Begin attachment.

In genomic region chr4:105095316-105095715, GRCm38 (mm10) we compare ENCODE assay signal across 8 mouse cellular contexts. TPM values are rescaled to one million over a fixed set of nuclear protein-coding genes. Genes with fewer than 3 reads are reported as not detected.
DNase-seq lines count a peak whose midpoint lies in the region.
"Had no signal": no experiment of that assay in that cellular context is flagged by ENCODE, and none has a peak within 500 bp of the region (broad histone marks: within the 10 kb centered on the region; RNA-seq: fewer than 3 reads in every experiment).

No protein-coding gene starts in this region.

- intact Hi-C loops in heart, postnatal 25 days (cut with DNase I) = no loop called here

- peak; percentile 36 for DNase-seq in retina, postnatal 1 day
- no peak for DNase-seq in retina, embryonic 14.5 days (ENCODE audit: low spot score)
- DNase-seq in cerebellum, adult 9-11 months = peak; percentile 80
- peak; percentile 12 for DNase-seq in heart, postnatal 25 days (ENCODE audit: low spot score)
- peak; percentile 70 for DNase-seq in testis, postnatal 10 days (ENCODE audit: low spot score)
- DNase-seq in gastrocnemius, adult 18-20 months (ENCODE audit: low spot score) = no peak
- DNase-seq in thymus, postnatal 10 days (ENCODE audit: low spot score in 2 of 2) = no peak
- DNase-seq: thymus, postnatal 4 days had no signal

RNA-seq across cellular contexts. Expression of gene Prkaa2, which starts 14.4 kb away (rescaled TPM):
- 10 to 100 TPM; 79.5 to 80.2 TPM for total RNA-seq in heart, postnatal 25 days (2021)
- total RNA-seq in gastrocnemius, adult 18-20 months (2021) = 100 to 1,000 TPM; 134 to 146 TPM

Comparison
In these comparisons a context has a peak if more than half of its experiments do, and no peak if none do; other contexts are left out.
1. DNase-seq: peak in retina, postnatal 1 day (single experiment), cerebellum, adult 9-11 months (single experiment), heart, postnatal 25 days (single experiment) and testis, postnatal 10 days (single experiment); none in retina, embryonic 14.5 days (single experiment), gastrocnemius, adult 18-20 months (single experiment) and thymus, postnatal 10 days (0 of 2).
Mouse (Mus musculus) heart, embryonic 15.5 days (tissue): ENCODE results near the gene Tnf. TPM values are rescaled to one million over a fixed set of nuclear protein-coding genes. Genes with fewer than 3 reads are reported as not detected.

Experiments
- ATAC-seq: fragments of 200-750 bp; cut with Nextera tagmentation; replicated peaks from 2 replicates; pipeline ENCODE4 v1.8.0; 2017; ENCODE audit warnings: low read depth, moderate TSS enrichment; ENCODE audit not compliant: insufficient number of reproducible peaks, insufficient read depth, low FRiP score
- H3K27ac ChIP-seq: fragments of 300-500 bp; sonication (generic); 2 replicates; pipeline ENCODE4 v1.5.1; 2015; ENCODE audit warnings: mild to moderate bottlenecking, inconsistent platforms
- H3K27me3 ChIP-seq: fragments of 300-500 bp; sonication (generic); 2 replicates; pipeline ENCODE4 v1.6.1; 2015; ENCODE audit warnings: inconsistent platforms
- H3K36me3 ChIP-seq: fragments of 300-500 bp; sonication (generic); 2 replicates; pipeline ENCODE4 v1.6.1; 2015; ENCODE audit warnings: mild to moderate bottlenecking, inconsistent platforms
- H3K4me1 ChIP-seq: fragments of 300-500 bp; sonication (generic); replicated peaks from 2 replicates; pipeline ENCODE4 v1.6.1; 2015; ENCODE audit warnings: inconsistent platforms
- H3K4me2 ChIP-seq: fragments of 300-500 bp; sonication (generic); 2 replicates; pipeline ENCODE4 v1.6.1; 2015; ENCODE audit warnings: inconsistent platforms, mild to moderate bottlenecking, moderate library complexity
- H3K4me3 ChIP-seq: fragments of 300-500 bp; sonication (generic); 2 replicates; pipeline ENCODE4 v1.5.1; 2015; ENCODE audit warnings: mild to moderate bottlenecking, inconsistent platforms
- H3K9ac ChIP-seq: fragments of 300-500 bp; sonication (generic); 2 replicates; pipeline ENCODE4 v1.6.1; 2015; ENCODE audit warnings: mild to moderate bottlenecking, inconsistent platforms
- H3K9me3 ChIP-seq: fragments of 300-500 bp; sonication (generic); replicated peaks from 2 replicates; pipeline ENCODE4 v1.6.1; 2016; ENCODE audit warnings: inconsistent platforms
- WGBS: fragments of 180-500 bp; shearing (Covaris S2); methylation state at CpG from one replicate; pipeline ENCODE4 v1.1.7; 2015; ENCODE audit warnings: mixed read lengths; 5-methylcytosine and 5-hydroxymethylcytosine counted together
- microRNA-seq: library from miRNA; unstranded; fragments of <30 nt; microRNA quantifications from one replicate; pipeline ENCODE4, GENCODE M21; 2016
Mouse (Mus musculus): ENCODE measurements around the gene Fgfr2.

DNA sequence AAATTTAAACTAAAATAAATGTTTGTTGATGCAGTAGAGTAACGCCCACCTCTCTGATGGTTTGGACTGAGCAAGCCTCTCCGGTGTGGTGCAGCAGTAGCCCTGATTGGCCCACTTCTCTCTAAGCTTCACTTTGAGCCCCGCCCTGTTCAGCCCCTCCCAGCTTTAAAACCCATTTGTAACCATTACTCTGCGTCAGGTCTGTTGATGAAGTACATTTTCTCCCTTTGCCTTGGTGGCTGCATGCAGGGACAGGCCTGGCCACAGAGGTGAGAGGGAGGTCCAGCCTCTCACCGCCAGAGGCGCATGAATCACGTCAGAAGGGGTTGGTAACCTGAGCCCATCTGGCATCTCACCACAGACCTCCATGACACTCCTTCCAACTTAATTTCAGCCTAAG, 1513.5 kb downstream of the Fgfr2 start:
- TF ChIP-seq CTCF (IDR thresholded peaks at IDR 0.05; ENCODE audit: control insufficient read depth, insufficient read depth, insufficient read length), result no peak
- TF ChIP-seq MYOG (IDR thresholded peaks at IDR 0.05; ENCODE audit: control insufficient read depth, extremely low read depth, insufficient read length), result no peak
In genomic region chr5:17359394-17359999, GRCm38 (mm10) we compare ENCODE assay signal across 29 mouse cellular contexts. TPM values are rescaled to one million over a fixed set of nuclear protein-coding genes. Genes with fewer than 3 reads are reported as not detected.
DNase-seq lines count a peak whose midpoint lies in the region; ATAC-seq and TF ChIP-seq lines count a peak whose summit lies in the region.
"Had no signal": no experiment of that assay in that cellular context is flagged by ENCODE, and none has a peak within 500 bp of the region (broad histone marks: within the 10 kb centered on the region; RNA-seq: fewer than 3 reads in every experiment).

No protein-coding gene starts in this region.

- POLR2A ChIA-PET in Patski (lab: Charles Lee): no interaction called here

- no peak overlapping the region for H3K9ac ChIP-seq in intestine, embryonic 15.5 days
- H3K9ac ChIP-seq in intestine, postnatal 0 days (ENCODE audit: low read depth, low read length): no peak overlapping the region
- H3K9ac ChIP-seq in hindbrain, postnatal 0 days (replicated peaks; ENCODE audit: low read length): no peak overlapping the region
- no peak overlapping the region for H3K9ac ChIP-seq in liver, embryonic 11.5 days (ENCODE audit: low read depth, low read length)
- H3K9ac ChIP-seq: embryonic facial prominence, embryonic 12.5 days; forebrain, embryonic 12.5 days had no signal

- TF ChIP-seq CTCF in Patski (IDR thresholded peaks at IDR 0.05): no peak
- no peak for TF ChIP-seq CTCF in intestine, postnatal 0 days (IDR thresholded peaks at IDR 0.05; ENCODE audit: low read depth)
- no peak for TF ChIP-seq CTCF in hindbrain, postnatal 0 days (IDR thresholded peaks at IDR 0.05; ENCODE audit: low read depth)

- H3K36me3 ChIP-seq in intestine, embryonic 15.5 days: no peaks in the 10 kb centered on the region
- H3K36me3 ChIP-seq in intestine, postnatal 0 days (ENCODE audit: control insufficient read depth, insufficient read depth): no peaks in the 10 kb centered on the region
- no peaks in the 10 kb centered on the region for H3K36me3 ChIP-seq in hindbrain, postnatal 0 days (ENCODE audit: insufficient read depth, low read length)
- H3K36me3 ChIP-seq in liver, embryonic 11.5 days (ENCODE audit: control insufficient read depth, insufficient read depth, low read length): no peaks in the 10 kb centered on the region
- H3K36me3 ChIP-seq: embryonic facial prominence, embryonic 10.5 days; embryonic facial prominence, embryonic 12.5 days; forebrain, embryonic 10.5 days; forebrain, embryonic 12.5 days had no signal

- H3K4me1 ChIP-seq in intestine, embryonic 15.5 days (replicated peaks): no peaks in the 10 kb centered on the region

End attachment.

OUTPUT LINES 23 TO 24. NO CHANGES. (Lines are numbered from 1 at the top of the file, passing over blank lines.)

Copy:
- H3K27ac ChIP-seq: fragments of 300-500 bp; sonication (generic); 2 replicates; pipeline ENCODE4 v1.5.1; 2015; ENCODE audit warnings: mild to moderate bottlenecking, inconsistent platforms
- H3K27me3 ChIP-seq: fragments of 300-500 bp; sonication (generic); 2 replicates; pipeline ENCODE4 v1.6.1; 2015; ENCODE audit warnings: inconsistent platforms